NL 2009/05

"Regrettably it cannot be prevented"

The device to calculate safe and unsafe days caused a huge stir





"Whoever still doubts or denies that birth control is necessary for many individuals' economic existence cannot be a doctor, because he does not understand the burdens of our civilised world and its current difficult problems", wrote Austrian Gynaecologist Hermann Knaus in the 1930s. He argued that people could easily exploit for themselves the same fact they have applied for a long time to their livestock: Fertility is limited to a few days.

Relying on Knaus' scientific work and his cooperation, Heinrich Heyssler from the tiny Styrian village of Stübing developed the so called Konzip-Calendar or "Calendar of Marriage" for the easy calculation of safe and unsafe days. He "spent (his) whole and very limited wealth to have it patented and produced." But he could not market it since pharmacists and druggists demanded an official approval for its sale – even though that lacked a legal basis, and probably some courage. "Since this calendar is not a pharmaceutical, a therapeutic or prophylactic device, or a drug …" no authority can permit or prohibit its sale in pharmacies or drugstores. Additionally "pharmacists or druggists don't seem qualified to sell such theoretical education."

The 1930s correspondence between Heyssler, Knaus and the officials looks like a collective waffling since no authority is in charge but each one is concerned: The pharmacists want to guard themselves against criticism, their Viennese representatives can't decide, and the Ministries for Public Health and Social Issues don't act. "A reason for the prohibition cannot be … deduced from the present regulations for pharmacies."

However, what if the Konzip-Calendar is actually "printed matter"? If so, it's the book-trade's business to allow or prohibit its distribution. Nobody knew how to deal with the calendar. "Finally it should be said that the calendar's basic theory has not been accepted by every medical expert." "Authorizing the distribution of such medical advice in written form by pharmacists, druggists, and other shops if needed, must be seen as questionable, as a matter of principle."

"To release people from unsafe methods of preventing conception"
Positive statements of official reviewers are few in number: "If objections arise based on social or demographic aspects, they could be answered by noting that the calendar in question not only provides a way to prevent conception but could be used in a positive sense as well."

Repeatedly, the holder of the patent must overcome difficulties, but finally benefits from the fact, "that the Catholic church in its religious and pastoral literature deals very auspiciously with Prof. Knaus' discovery and the Konzip-Calendar. As a consequence, many rectories and ministers have placed large orders."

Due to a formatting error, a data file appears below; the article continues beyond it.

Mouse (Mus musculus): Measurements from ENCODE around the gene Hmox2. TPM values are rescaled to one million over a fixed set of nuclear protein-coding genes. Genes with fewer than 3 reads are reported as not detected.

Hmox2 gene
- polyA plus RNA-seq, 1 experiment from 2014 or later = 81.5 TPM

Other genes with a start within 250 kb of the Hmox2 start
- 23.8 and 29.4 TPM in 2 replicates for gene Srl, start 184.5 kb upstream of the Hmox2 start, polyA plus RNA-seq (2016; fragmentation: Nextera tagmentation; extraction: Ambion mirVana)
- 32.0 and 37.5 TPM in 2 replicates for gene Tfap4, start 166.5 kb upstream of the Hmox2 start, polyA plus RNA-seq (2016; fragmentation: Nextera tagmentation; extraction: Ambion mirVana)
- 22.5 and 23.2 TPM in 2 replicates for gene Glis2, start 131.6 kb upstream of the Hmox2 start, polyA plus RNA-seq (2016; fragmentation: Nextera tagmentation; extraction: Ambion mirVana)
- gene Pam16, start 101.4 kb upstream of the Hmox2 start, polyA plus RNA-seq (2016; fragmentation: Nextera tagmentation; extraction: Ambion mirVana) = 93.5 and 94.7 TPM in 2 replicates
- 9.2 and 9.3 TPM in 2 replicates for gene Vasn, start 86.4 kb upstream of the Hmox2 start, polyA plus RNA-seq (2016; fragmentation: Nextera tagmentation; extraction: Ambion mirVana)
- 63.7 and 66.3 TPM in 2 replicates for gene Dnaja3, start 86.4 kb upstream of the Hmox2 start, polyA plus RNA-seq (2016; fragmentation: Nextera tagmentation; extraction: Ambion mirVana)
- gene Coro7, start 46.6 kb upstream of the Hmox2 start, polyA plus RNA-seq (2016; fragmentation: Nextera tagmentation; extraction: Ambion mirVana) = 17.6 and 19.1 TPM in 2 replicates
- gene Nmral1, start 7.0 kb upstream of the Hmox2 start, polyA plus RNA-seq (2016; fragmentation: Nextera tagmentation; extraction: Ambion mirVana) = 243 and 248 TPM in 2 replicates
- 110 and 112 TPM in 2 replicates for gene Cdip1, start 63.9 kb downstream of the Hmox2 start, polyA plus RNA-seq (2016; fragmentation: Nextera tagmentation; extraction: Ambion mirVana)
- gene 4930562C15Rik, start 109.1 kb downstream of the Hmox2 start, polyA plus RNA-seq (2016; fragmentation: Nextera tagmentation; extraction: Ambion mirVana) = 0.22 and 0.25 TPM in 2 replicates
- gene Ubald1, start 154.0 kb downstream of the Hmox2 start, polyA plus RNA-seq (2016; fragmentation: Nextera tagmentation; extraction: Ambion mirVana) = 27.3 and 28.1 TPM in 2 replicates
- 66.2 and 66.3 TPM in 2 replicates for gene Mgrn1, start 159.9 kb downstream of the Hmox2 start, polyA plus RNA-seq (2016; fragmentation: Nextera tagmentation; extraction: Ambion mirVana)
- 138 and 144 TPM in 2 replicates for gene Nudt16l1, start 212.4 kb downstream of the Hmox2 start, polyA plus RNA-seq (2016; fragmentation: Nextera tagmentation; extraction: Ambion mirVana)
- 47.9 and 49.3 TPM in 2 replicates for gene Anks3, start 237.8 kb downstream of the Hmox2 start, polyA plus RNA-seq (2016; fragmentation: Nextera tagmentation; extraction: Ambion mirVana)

Another device is the "procreation barometer", developed by Hans Peschka from Aussig / Elbe. He experiences similar reactions from the authorities, with the result that importing the device is neither officially permitted nor prohibited. Regrettably, the Tax Performing Directive from 1920, June 20, cannot be used: "Such a device cannot be ranked under these appliances whose import can be limited or prohibited." "Furthermore a specific import ban due to health issues cannot be imposed."

But Knaus is a tireless fighter and finally achieves his goal. In 1934 he writes to the Ministry of Social Issues: "... in order to release people from all the currently used methods of preventing conception – which are both dangerous for their health but at the same time not safe – and especially to protect women from the dangers of abortion caused by the former .. it is time to effectively confront this evil event in their fertile life, and to do this is predominantly the duty of the government and doctors. It is incumbent on these two parties to draw on medical science's newest discoveries to secure the people's well-being, and in this case to supply women especially with the necessary education on the specifics of the female body's physiology of reproduction."

Source: Archiv der Republik, Karton 2349

Come and see devices used to calculate safe and unsafe days and other aspects of Knaus' discoveries in the Museum of Contraception and Abortion:
Wednesday through Sunday 14 -18 h. Mariahilfer Guertel 37, A-1150 Wien (Austria) www.muvs.org

P.S. This free email-newsletter is published every 4-8 weeks. You may subscribe in either English or German.